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You Can Get Away With Anything in Traffic Court, With a Little Patience

ticket_delay.jpgWhat happens after a ticket is issued? For the full flow chart, see page 74 of Executive Order.

To deter dangerous driving, first you need to catch the bad behavior. That's where Ray Kelly, the NYPD, and Albany legislators (who must grant New York City permission to install enforcement cameras) can make huge strides. But what happens after tickets are issued?

For a moving violation summons to affect driver behavior, it needs to carry real penalties in traffic court. But loopholes abound if a driver knows how to game the system. That's where the state DMV can make a big difference.

Chapter 3 of Transportation Alternatives' Executive Order [starts on page 35 of this PDF] explains how reckless drivers can escape consequences even after they've been caught violating the law. The big takeaway is that perpetrators can postpone the day of reckoning for their offenses, virtually at will. And the longer they put it off, the less the punishment matters. To understand why, here's a quick refresher in the DMV point system.

If you're a driver licensed in New York State:

    • When you get convicted of a moving violation, points are added to your record, varying with the offense. Failure to yield? That's three points. Exceeding the speed limit by 25 mph? Six points. And so forth.
    • If you accumulate 11 points, your license is suspended. This is the major deterrent in the system.
    • However, the points only count toward a license suspension for 18 months. When the time window expires, that's that -- the points are no longer "active."
    • Here's the rub: The clock starts ticking on those 18 months as soon as the cop gives you the ticket, but the points don't appear on your record until you're convicted.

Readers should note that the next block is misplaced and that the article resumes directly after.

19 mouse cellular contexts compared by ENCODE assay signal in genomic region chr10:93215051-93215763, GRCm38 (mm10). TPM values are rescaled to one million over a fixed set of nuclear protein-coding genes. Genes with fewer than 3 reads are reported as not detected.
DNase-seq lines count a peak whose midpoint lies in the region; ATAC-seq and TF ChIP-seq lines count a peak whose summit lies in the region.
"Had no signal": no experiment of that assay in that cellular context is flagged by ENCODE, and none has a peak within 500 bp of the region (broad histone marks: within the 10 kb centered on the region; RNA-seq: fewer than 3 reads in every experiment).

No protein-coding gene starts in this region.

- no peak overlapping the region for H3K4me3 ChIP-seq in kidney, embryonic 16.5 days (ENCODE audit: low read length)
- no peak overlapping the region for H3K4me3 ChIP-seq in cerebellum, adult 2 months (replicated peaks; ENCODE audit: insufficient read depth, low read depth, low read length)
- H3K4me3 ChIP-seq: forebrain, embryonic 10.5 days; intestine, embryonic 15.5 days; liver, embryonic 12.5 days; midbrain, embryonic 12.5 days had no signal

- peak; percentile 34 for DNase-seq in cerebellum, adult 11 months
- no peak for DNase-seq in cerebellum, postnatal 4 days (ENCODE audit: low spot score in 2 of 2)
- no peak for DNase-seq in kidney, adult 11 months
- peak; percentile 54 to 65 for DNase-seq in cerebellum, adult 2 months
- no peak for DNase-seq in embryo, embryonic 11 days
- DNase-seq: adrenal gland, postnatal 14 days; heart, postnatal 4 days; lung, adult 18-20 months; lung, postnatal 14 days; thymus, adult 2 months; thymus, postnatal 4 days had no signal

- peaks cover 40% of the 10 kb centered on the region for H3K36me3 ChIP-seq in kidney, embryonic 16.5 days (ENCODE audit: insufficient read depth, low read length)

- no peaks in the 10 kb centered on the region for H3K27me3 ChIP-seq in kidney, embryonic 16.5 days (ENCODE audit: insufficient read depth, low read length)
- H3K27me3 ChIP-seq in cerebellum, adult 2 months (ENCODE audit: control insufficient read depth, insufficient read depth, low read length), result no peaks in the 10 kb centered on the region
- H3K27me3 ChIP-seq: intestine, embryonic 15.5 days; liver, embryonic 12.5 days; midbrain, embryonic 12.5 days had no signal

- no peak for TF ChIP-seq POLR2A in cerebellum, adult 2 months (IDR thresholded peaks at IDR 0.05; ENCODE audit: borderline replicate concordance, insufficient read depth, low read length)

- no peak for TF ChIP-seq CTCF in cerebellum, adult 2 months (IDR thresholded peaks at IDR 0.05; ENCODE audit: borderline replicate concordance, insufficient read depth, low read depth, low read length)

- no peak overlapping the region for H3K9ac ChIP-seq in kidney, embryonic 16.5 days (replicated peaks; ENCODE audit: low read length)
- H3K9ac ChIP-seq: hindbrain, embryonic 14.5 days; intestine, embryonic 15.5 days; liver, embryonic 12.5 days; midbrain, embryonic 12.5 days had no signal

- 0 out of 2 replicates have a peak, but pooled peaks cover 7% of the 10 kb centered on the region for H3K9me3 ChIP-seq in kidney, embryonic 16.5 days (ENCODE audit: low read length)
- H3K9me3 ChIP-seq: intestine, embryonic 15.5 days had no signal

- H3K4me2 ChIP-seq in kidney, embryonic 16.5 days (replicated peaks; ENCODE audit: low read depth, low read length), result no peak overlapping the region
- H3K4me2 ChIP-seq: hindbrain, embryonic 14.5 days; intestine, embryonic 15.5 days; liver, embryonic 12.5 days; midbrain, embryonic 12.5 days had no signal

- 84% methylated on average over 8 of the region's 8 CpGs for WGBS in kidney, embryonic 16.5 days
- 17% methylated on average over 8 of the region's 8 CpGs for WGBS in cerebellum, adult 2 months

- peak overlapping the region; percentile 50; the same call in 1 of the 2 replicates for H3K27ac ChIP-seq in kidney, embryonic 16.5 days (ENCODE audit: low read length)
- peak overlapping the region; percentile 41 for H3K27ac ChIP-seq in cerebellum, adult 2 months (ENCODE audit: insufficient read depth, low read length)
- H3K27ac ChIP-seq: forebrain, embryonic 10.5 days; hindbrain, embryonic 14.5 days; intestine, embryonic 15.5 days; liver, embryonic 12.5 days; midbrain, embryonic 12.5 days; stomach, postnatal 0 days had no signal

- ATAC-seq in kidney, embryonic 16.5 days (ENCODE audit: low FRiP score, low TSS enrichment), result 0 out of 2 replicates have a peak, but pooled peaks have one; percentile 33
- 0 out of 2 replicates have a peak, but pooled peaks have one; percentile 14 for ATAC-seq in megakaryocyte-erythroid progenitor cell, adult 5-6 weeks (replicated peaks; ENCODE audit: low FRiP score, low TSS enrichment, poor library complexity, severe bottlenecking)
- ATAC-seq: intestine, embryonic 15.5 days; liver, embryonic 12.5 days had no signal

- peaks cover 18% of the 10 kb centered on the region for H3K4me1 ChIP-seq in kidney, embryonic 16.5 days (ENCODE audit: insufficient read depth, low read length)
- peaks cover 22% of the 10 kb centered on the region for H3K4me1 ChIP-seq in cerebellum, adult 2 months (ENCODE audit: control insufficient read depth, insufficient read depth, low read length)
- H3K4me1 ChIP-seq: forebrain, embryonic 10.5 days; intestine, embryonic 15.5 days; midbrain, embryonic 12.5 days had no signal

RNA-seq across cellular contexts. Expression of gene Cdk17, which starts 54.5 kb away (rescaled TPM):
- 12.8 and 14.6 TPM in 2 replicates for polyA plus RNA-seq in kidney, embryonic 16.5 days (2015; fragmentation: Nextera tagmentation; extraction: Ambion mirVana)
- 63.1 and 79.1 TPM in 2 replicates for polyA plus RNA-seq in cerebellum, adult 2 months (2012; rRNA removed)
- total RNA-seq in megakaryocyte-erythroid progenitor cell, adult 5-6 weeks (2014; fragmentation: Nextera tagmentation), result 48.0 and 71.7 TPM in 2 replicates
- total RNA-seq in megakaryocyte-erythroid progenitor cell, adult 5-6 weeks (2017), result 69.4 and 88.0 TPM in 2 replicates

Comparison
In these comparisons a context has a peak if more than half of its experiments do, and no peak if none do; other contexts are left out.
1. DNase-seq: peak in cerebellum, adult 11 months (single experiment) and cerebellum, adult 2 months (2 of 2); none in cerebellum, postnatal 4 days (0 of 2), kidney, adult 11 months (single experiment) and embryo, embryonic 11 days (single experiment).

So, let's say a driver who already has 8 points gets a ticket for running a red light. That's an additional three points, putting him or her over the 11 point threshold for a license suspension. But wait -- the driver can reschedule their traffic court hearing multiple times. By the time the driver appears in court for the final hearing, 19 months have elapsed since the initial red light violation. The driver gets convicted, but the points don't count toward a license suspension at all.

For those familiar with the system, the loopholes are inexcusable. Here's Nassau County Assistant District Attorney Maureen McCormick, quoted in Executive Order: "You have to have a consequence fairly quickly after the offense for it to have any real effect. It defeats the purpose if it can go on so long that the points expire before they even get on the person’s license."

Executive Order identifies two steps DMV could quickly take to remedy the situation:

    • Distribute points to licenses from the time of conviction, not retroactively from adjudication. In other words, start the 18-month clock when the driver is done with traffic court. This would ensure that points stay on drivers' records for the full 18 months and can accrue towards suspensions.
    • Allow violators to reschedule a traffic court hearing only once. Currently, cops can only reschedule a hearing one time, while drivers can postpone multiple times. If, at any hearing, the cop doesn't show up, the ticket will be thrown out. Advantage: drivers.

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